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Say I want a live feed of emails on a web based email system. Emails are inserted into MySQL tables. Let's say I want my program to know immediately when the table is updated so it can check for new emails, would MySQL triggers be a good way to do this?

Lock tables waits for the tables to become available before it returns. Is there a way I can wait for another person to lock it instead of waiting for all others to unlock it.

I could just poll every few seconds to see if the table is updated, but I think it would be better if I could just use some sort of wait until the table is either locked-then-unlocked or wait for the table to be updated before seeing if there are new emails.

Alternatively there might be a way to execute a command when the table is updated?

Do I have to implement my own event waiting service for this, or can it be done in MySQL?

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2 Answers 2

There is a simple way to find out if a table has been updated recently. Just check the table information_schema.tables. Here is the layout:

+-----------------+---------------------+------+-----+---------+-------+
| Field           | Type                | Null | Key | Default | Extra |
+-----------------+---------------------+------+-----+---------+-------+
| TABLE_CATALOG   | varchar(512)        | NO   |     |         |       |
| TABLE_SCHEMA    | varchar(64)         | NO   |     |         |       |
| TABLE_NAME      | varchar(64)         | NO   |     |         |       |
| TABLE_TYPE      | varchar(64)         | NO   |     |         |       |
| ENGINE          | varchar(64)         | YES  |     | NULL    |       |
| VERSION         | bigint(21) unsigned | YES  |     | NULL    |       |
| ROW_FORMAT      | varchar(10)         | YES  |     | NULL    |       |
| TABLE_ROWS      | bigint(21) unsigned | YES  |     | NULL    |       |
| AVG_ROW_LENGTH  | bigint(21) unsigned | YES  |     | NULL    |       |
| DATA_LENGTH     | bigint(21) unsigned | YES  |     | NULL    |       |
| MAX_DATA_LENGTH | bigint(21) unsigned | YES  |     | NULL    |       |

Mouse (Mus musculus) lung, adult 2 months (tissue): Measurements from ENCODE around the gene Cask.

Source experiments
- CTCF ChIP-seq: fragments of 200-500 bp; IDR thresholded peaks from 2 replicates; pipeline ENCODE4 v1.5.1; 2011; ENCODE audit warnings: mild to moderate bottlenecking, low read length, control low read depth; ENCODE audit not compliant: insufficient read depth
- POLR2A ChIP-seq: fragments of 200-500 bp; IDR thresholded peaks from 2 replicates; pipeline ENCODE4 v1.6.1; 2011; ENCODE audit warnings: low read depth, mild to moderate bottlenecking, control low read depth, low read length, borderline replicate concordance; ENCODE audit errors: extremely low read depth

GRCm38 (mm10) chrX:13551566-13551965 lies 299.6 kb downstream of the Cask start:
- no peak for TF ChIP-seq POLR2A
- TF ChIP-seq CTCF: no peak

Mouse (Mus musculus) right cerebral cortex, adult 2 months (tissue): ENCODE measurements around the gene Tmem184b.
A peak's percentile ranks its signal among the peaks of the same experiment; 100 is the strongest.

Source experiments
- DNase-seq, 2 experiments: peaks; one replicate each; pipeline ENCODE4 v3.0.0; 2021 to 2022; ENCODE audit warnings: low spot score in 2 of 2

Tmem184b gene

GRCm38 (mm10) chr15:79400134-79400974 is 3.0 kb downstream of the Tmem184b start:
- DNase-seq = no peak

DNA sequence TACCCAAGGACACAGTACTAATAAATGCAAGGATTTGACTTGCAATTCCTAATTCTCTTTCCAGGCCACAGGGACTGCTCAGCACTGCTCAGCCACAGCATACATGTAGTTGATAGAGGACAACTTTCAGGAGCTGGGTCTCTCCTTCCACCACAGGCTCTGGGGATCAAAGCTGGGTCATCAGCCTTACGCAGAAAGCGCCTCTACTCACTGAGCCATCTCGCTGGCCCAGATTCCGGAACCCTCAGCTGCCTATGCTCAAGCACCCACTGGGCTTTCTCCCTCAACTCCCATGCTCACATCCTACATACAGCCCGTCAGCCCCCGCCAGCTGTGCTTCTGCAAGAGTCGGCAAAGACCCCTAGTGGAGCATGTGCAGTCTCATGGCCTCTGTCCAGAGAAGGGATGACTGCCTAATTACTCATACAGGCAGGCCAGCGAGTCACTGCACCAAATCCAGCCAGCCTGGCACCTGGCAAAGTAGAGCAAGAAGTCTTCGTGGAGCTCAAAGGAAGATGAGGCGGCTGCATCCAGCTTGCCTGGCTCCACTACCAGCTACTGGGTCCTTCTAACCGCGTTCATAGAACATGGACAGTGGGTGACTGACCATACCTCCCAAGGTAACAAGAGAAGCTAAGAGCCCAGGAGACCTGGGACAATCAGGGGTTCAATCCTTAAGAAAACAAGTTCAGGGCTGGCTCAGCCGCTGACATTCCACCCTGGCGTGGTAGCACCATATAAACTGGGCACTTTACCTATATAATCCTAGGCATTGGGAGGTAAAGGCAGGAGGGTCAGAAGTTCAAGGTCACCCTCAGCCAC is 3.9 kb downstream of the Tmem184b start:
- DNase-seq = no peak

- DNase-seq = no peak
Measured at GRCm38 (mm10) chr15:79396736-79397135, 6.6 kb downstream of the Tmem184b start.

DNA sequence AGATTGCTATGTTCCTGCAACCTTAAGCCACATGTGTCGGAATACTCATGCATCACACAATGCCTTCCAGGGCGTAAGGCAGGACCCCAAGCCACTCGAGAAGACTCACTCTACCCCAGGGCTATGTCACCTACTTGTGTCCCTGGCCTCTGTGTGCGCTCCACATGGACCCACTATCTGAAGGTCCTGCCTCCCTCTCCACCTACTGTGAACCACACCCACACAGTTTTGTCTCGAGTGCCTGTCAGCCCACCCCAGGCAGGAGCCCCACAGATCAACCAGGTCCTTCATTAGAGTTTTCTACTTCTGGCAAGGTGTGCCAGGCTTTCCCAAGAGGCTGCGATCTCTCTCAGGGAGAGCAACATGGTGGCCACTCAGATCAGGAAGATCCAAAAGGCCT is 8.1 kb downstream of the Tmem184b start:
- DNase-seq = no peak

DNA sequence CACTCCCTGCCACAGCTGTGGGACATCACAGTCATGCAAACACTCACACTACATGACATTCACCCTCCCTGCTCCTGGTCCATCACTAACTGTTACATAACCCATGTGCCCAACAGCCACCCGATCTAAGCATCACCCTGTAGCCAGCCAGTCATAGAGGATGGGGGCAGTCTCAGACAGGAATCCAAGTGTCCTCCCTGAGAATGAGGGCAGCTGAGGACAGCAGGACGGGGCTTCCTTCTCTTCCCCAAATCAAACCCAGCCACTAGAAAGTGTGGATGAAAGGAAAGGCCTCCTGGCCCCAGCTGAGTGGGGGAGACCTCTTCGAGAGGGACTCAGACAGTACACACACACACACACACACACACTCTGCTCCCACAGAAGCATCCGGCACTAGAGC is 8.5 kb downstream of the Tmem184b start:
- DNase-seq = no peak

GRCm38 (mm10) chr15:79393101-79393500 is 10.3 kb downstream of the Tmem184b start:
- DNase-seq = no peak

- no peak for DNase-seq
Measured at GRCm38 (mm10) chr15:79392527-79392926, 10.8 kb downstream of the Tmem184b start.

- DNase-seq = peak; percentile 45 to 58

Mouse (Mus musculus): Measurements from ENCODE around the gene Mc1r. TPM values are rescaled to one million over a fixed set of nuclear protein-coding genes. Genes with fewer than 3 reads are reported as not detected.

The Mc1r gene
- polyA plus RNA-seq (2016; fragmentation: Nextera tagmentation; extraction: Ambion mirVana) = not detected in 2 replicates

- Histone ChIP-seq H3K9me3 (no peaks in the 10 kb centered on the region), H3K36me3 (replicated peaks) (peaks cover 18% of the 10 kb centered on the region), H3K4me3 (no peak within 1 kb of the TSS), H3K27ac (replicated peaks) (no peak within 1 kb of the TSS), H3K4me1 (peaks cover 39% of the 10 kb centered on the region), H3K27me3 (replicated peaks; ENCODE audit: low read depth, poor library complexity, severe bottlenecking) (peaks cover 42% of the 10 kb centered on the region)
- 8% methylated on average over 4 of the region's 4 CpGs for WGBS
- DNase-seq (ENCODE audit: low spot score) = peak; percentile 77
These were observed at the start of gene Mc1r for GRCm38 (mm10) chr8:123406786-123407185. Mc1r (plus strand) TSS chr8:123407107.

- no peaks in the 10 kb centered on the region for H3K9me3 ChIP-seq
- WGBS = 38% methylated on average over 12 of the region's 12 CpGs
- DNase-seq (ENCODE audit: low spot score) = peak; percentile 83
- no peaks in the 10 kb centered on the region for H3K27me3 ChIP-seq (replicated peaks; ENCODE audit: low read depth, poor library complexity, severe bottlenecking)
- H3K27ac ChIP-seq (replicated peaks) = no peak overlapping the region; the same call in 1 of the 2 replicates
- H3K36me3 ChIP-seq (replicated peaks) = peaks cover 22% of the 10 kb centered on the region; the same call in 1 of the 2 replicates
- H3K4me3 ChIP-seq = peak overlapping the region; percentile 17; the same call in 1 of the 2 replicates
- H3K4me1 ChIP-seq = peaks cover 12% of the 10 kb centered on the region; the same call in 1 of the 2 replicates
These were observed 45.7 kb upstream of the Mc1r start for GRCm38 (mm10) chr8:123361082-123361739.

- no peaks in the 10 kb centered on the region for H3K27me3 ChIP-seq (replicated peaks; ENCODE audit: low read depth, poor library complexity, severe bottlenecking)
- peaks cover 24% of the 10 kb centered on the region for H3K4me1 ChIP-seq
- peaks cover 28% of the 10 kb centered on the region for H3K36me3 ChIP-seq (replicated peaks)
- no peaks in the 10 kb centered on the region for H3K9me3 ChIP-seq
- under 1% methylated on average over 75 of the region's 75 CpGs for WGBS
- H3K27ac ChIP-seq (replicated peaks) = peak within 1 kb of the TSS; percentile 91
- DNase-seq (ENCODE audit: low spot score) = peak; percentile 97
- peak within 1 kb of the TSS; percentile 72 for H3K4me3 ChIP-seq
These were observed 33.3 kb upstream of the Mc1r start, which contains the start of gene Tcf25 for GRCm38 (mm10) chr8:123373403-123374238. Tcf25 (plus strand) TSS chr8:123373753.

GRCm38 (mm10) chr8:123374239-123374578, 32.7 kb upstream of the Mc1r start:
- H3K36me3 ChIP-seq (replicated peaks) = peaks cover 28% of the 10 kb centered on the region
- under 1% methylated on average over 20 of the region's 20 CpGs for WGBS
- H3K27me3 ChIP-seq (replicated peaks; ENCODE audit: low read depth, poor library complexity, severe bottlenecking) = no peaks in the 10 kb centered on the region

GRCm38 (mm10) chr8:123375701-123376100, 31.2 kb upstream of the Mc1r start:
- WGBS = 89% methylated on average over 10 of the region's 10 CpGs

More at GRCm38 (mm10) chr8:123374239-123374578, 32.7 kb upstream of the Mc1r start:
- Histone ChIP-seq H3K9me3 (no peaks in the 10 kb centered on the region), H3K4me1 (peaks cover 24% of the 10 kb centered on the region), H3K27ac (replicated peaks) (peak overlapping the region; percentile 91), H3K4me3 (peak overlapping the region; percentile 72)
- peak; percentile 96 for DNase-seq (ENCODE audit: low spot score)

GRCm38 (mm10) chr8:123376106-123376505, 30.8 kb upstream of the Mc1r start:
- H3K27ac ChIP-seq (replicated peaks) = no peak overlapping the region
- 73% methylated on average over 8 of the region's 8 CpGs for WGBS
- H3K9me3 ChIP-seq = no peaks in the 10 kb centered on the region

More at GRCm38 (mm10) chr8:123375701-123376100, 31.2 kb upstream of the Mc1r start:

| INDEX_LENGTH    | bigint(21) unsigned | YES  |     | NULL    |       |
| DATA_FREE       | bigint(21) unsigned | YES  |     | NULL    |       |
| AUTO_INCREMENT  | bigint(21) unsigned | YES  |     | NULL    |       |
| CREATE_TIME     | datetime            | YES  |     | NULL    |       |
| UPDATE_TIME     | datetime            | YES  |     | NULL    |       |
| CHECK_TIME      | datetime            | YES  |     | NULL    |       |
| TABLE_COLLATION | varchar(32)         | YES  |     | NULL    |       |
| CHECKSUM        | bigint(21) unsigned | YES  |     | NULL    |       |
| CREATE_OPTIONS  | varchar(255)        | YES  |     | NULL    |       |
| TABLE_COMMENT   | varchar(2048)       | NO   |     |         |       |
+-----------------+---------------------+------+-----+---------+-------+

EXAMPLE : You have a table called mydata.mytable and you want to see if that table was updated in the last 10 minutes. Here is the simple query to tell you:

SELECT COUNT(1) UpdatedCount FROM information_schema.tables
WHERE table_schema = 'mydata'
AND table_name = 'mytable'
AND update_time > ( NOW() - INTERVAL 10 MINUTE );

It will give you either 0 (Was not updated) or 1 (Was Updated).

The update_time of the table should be updated before anyone locks it, especially if the table you are polling is MyISAM. InnoDB is another story. Given InnoDB's transactional nature, you could poll the timestamps in the table rather that information_schema.tables just in case information_schema.tables does not update as quickly as desired. Just make sure the table's timestamp column is indexed.

There is an alternative outside of MySQL but does not work for InnoDB tables configured with innodb_file_per_table disabled.

EXAMPLE : Data is installed in default datadir (var/lib/mysql) and you want to poll the table mydata.mytable.

For mydata.mytable being MyISAM

TIMESTMP=`ls -l /var/lib/mysql/mydata/mytable.MYD | awk '{print $8}'`

For mydata.mytable being InnoDB

TIMESTMP=`ls -l /var/lib/mysql/mydata/mytable.ibd | awk '{print $8}'`

Of course, you would shell script the time comparison to see if is is less than 10 minutes or whatever interval you want.

With regard to events, you will be OK if you use CREATE EVENT but make sure you do not update InnoDB tables in an event. I went through heartburn helping someone troubleshoot this in a chat room on a past question.

Give it a Try !!!

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Using update triggers seems to be the best option because polling is waste of resources in this case.(why check your post box again and again when the postman will ring a bell when he delivers the mail?)

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Any information on how to use triggers to signal my app would be appreciated. So far, I have only seen how to run SQL statements when a trigger is triggered. What I would like is a way to either wait for the trigger or to run a command when the trigger occurs. –  George Bailey Aug 2 '11 at 1:50

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